to CircumEuropan orbit and put our own plans into effect?"

      "I say Mars," Nakamura said. "In today's climate Posthumanism needs all the help it can get.
The Cause demands solidarity."

      "Solidarity? Fluidarity, rather," Lindsay said. He sat upright with an effort. "What's one Queen,
more or less? There are always more aliens. Posthumanism must find its own orbit someday ... why not
now?"

      While the others argued, Gomez looked moodily, through half-shut eyes, at his old mentor. The
remnants of old pain gnawed at him. He could not forget his long marriage to Lindsay's favorite, Vera
Constantine. There had been too many shadows between himself and Vera.

       Once they had put the shadows aside. That was when she'd confessed to Gomez that she had
meant to kill Lindsay. Lindsay had made no move to defend himself, and there had been many
opportunities, but the time had never quite been right. And years passed. And convictions faltered and
became buried in routines and practicalities. The day came when she knew she could not go through
with it. She had confessed it to Gomez, because she trusted him. And they had loved each other.

      Gomez led her away from vengeance. She embraced Posthumanism. Even her clan had been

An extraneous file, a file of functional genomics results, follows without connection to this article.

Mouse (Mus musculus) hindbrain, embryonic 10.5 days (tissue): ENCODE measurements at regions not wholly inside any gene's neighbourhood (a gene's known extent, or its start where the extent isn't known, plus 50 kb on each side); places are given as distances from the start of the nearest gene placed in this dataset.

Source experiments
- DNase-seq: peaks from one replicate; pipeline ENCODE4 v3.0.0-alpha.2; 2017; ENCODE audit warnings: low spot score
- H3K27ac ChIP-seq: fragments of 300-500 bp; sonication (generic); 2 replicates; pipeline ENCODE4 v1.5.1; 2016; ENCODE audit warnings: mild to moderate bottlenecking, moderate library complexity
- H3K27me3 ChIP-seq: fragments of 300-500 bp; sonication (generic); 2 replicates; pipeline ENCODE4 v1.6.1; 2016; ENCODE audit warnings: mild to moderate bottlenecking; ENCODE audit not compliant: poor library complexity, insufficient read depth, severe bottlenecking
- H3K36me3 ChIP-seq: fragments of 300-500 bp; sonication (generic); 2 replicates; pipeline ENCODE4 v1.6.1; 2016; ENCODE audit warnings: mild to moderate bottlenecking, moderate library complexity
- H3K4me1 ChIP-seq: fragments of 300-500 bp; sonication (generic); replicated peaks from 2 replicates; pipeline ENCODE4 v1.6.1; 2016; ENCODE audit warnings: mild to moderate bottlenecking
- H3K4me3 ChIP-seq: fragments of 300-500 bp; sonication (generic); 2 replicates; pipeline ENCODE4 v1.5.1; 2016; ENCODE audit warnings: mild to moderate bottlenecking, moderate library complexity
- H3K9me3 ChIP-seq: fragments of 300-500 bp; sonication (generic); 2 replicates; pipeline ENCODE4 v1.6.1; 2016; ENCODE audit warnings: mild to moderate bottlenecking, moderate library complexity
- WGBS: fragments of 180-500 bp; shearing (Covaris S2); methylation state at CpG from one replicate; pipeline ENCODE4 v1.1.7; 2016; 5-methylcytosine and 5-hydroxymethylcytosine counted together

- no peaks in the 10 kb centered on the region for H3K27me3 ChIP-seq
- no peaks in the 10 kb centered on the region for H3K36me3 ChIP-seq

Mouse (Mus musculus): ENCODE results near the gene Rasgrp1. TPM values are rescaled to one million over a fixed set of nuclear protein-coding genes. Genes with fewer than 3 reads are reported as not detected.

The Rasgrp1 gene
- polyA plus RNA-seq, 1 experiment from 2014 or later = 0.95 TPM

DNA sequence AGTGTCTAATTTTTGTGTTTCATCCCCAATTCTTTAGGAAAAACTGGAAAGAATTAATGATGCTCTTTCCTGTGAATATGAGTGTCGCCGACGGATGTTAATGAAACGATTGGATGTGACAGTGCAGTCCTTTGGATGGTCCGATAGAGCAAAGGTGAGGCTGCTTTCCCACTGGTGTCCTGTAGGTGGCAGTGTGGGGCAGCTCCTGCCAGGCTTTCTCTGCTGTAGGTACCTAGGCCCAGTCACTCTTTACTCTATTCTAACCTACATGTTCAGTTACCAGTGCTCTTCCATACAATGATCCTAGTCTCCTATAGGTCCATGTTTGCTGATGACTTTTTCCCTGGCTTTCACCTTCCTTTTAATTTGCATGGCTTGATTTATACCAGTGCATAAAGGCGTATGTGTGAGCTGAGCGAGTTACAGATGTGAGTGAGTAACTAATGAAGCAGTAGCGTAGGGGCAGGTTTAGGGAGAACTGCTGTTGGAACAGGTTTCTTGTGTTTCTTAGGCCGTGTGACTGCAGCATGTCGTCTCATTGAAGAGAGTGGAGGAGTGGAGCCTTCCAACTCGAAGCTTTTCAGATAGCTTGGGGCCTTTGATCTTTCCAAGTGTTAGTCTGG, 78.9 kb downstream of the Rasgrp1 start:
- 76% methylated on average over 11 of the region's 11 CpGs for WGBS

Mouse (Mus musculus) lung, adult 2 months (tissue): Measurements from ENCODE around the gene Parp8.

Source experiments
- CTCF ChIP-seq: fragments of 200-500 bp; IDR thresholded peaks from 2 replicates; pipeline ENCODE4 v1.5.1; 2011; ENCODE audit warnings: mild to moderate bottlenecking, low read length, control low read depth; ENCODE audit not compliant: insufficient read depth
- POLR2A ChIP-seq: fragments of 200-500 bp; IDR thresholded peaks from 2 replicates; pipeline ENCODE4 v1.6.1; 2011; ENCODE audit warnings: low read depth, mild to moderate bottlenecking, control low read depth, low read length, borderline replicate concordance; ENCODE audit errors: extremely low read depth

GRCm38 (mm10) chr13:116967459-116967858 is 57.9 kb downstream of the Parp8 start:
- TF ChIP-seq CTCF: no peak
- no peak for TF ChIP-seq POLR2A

won over. The Constantine clan were now the Lifesiders' pioneers, working around Europa.

        But Gomez himself had not escaped the years. Time had a way of making passion into work. He
had what he wanted. He had his dream. He had to live it and breathe it and do its budget. And he had
lost Vera, for there had been one shadow left.

       Vera had never been entirely sane. For years she had quietly insisted that an alien Presence
followed and watched her. It seemed to come and go with her mood swings; for days she would be
cheerful, convinced that it was "off somewhere"; then he would find her moody and withdrawn,
convinced that it was back.

         Lindsay condoned her illness and claimed to believe her. Gomez too believed in the Presence:
he believed it was the reflection of his wife's estrangement from reality. It was not for nothing that she
had called it "a mirror-colored thing...." Something that could not be pinned down, an incarnation of
unverifi-able fluidity.... When Gomez got to the point where he himself could feel it, even sense it
flickering at the corners of his vision, he knew things had gone too far. Their divorce had been amiable,
full of cool politeness.

        He wondered sometimes if Lindsay had planned it all. Lindsay knew the trap that was human